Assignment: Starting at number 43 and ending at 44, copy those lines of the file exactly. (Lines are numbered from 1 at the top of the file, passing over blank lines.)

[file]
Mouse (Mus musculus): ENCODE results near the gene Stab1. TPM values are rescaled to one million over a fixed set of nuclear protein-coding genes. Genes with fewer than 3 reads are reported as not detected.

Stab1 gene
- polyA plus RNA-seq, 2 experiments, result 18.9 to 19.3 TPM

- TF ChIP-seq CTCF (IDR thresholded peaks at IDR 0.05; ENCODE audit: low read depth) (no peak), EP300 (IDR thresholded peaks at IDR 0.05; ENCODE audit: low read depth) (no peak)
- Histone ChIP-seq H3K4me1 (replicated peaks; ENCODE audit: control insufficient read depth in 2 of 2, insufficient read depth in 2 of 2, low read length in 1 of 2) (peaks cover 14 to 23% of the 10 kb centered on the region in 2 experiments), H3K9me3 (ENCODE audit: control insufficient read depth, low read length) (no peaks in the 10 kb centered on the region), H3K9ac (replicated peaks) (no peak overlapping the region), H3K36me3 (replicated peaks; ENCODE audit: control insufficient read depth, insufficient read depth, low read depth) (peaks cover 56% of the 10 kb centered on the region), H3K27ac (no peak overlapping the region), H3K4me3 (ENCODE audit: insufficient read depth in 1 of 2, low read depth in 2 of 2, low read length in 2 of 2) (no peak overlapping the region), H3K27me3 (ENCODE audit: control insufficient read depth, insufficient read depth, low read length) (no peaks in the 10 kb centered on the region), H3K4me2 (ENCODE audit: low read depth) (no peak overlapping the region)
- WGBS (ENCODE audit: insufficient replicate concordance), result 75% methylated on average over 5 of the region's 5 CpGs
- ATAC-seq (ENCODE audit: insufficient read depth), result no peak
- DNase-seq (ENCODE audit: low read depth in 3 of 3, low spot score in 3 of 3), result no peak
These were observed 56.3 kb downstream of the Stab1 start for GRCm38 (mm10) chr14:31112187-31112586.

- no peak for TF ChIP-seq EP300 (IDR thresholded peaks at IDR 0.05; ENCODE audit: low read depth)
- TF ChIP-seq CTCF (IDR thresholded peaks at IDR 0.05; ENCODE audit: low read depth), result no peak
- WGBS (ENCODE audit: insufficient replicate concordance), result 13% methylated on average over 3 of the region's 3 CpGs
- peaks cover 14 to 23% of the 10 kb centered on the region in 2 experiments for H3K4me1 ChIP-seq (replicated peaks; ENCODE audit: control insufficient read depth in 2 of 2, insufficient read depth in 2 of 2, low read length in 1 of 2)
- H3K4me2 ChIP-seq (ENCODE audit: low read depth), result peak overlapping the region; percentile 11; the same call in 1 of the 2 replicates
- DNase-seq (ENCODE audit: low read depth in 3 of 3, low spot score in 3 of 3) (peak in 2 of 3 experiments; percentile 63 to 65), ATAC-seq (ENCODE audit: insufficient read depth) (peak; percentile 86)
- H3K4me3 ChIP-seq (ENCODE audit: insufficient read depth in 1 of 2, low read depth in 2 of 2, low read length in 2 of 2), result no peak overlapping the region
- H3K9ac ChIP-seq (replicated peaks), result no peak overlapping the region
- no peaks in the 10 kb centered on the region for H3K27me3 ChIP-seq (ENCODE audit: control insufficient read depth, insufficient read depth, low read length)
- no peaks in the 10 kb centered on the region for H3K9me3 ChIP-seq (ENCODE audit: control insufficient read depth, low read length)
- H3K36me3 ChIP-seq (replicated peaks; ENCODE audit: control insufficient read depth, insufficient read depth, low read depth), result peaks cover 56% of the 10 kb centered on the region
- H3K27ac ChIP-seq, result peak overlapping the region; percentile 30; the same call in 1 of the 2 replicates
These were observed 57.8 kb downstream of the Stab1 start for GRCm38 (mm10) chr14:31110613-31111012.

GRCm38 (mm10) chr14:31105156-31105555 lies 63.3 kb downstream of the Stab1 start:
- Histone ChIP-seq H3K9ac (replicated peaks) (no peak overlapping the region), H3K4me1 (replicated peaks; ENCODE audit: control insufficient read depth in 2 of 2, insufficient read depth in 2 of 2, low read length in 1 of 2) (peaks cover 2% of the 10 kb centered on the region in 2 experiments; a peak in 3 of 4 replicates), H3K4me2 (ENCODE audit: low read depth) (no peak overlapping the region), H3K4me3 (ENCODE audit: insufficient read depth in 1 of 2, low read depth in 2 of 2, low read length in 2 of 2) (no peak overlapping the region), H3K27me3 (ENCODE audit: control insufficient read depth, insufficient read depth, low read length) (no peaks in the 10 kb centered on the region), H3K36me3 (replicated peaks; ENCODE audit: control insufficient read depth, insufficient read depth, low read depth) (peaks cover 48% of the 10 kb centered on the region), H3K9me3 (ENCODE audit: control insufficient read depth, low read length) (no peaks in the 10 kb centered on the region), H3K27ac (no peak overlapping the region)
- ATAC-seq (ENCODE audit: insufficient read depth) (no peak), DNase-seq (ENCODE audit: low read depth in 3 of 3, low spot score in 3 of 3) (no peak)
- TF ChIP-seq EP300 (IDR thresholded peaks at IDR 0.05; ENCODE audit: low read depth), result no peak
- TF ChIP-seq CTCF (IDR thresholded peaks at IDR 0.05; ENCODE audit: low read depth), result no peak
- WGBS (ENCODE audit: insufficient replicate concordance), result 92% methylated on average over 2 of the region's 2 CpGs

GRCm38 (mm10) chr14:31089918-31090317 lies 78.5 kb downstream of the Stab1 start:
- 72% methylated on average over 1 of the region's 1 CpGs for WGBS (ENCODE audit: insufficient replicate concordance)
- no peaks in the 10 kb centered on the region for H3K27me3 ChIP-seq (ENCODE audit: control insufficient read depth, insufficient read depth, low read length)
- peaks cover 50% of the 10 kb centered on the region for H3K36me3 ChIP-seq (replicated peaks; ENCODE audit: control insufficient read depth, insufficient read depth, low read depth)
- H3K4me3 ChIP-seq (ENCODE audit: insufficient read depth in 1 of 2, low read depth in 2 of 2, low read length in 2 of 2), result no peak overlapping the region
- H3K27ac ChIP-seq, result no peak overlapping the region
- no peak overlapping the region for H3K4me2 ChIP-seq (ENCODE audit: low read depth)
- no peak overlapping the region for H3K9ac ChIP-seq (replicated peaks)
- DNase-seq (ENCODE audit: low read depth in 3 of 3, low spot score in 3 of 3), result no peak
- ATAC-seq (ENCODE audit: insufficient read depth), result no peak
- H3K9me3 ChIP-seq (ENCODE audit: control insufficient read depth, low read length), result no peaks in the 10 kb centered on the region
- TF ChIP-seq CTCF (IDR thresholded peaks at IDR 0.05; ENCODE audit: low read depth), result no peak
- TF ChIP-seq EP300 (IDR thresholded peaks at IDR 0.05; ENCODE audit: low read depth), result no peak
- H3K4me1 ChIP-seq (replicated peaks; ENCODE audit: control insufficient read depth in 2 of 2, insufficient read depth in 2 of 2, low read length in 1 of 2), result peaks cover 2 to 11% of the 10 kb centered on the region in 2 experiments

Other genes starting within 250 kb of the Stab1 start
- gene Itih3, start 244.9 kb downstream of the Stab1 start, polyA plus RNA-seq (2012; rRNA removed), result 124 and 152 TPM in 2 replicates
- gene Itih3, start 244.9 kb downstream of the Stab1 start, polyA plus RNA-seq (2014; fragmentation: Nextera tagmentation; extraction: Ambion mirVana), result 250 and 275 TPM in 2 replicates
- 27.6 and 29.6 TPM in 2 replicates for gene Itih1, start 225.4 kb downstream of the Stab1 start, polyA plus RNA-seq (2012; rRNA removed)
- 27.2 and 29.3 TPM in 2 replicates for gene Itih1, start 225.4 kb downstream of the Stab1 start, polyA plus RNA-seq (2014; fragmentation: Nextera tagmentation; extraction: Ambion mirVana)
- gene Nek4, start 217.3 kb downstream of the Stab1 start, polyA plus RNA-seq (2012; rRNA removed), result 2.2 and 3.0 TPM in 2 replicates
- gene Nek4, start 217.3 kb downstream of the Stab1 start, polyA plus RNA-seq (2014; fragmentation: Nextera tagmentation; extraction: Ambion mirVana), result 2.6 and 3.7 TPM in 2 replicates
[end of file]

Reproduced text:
Other genes starting within 250 kb of the Stab1 start
- gene Itih3, start 244.9 kb downstream of the Stab1 start, polyA plus RNA-seq (2012; rRNA removed), result 124 and 152 TPM in 2 replicates